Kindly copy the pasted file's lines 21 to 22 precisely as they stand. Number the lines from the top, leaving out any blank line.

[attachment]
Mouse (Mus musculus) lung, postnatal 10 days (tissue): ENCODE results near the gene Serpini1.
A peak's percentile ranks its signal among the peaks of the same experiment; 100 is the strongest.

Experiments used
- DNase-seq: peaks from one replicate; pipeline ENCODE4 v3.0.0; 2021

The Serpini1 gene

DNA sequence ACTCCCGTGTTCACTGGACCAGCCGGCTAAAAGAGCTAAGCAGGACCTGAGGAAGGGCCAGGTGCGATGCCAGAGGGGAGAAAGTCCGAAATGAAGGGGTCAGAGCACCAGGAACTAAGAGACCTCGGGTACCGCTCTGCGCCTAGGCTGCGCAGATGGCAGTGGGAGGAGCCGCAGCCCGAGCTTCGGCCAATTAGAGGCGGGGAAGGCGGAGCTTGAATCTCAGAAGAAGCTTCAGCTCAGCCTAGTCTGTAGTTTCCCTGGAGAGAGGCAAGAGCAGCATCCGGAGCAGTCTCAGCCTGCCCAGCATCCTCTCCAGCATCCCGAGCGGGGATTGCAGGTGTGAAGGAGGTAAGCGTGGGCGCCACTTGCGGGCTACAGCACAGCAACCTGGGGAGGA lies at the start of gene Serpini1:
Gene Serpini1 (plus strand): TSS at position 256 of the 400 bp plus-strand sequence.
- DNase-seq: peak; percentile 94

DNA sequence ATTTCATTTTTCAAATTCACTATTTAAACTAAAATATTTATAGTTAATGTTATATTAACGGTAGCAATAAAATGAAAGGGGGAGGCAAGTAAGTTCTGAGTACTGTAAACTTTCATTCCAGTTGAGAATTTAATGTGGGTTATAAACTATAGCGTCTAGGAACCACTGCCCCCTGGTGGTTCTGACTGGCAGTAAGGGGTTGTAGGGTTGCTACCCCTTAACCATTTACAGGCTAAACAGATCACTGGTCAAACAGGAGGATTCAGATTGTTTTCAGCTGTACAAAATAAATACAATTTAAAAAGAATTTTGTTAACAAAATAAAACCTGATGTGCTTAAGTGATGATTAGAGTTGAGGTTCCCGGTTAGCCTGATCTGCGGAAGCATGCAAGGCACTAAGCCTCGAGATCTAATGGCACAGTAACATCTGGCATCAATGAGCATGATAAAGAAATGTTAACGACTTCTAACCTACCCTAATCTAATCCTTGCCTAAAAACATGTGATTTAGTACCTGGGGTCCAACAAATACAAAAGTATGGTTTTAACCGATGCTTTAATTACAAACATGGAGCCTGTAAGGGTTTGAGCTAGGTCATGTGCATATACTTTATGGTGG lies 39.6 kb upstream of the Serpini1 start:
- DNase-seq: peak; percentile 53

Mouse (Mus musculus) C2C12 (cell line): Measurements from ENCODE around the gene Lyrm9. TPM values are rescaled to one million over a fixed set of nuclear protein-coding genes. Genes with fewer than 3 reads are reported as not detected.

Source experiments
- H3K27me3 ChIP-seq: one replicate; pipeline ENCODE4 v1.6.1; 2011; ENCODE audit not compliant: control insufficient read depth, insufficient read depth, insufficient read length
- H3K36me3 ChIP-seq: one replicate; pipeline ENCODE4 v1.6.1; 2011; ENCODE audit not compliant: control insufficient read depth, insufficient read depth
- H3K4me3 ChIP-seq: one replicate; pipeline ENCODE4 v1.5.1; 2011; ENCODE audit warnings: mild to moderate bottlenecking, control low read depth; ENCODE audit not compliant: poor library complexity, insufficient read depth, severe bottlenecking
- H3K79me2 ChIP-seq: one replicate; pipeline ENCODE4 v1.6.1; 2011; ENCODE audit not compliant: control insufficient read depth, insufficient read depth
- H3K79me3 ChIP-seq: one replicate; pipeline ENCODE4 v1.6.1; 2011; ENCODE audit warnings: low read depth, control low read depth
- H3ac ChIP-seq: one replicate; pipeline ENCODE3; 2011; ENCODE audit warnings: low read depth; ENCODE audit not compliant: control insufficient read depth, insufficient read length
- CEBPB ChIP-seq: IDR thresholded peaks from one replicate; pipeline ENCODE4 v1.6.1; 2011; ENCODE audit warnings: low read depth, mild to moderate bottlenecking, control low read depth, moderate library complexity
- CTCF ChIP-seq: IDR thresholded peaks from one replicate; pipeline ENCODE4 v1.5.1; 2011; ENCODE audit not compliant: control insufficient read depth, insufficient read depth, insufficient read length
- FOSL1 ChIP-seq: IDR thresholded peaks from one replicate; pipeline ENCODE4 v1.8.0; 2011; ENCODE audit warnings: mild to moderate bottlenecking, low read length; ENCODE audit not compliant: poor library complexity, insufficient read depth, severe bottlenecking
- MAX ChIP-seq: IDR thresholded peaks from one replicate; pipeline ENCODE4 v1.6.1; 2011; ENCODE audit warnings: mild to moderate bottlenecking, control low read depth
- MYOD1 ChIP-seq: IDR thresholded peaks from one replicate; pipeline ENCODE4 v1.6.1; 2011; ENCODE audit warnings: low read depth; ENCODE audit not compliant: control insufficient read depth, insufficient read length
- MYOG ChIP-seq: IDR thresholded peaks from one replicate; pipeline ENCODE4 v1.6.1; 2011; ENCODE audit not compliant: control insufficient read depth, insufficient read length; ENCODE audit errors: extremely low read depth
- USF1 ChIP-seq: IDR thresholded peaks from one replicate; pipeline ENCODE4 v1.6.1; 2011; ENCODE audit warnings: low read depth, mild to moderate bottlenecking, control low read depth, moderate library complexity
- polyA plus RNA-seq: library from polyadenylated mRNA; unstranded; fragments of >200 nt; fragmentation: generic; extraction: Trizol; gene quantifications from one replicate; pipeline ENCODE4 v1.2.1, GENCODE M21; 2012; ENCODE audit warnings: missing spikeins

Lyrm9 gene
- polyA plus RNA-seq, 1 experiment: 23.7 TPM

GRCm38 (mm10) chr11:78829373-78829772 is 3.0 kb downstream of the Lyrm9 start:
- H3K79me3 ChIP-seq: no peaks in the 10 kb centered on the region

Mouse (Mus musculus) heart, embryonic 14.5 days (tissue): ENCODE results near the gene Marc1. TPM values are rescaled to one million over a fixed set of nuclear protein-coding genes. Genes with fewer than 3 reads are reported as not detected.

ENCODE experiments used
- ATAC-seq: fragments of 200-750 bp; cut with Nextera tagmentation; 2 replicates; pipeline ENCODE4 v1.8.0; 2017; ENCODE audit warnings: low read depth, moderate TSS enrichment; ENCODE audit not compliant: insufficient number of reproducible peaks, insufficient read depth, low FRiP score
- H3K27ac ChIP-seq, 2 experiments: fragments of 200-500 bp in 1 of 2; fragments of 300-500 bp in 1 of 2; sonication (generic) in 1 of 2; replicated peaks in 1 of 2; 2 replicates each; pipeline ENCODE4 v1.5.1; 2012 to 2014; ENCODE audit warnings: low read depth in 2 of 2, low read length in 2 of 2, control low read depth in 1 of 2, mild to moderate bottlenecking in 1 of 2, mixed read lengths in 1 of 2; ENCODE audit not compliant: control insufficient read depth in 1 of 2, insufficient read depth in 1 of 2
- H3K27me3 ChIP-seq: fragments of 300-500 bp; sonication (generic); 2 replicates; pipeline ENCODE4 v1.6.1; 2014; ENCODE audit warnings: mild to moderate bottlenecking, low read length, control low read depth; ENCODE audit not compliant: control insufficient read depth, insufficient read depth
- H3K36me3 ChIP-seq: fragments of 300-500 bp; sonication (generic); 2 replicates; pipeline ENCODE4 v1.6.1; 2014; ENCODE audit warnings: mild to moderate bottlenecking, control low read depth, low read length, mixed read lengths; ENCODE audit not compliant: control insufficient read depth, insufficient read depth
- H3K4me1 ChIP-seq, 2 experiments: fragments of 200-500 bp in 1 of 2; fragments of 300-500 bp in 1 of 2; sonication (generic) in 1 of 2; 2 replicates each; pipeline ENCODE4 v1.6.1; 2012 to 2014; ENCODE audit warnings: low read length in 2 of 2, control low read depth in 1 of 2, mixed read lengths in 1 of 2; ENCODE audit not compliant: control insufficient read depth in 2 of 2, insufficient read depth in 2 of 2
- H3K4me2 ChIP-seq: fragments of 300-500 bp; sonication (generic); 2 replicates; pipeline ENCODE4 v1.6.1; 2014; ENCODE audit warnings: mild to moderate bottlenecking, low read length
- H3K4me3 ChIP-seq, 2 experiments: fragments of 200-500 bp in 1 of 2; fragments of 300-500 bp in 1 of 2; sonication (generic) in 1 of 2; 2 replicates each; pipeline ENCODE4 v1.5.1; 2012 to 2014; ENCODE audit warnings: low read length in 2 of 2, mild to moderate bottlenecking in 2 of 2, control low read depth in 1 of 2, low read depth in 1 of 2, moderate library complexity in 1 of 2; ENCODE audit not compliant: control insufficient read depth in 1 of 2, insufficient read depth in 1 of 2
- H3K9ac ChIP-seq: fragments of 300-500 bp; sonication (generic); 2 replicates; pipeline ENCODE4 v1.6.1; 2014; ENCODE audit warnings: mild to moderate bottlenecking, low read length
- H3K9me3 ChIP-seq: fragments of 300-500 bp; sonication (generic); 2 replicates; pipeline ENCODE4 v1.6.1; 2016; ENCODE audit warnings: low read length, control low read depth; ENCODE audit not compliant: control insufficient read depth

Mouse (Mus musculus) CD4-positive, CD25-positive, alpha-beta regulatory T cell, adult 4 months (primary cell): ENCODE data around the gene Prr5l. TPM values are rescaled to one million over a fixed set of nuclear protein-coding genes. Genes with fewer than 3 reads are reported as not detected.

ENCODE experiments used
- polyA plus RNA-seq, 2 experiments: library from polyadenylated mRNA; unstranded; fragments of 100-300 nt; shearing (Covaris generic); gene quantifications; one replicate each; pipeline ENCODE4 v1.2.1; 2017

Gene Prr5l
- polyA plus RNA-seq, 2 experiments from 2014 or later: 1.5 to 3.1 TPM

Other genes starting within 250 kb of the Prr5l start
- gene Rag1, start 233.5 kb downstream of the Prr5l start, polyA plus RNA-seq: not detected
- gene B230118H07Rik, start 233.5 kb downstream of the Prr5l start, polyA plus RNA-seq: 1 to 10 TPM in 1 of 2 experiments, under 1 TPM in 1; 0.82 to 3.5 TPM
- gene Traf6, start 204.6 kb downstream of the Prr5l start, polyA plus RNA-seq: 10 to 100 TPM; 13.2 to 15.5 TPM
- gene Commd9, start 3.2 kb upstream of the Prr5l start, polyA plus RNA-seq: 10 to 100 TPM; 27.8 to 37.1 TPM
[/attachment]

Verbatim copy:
- FOSL1 ChIP-seq: IDR thresholded peaks from one replicate; pipeline ENCODE4 v1.8.0; 2011; ENCODE audit warnings: mild to moderate bottlenecking, low read length; ENCODE audit not compliant: poor library complexity, insufficient read depth, severe bottlenecking
- MAX ChIP-seq: IDR thresholded peaks from one replicate; pipeline ENCODE4 v1.6.1; 2011; ENCODE audit warnings: mild to moderate bottlenecking, control low read depth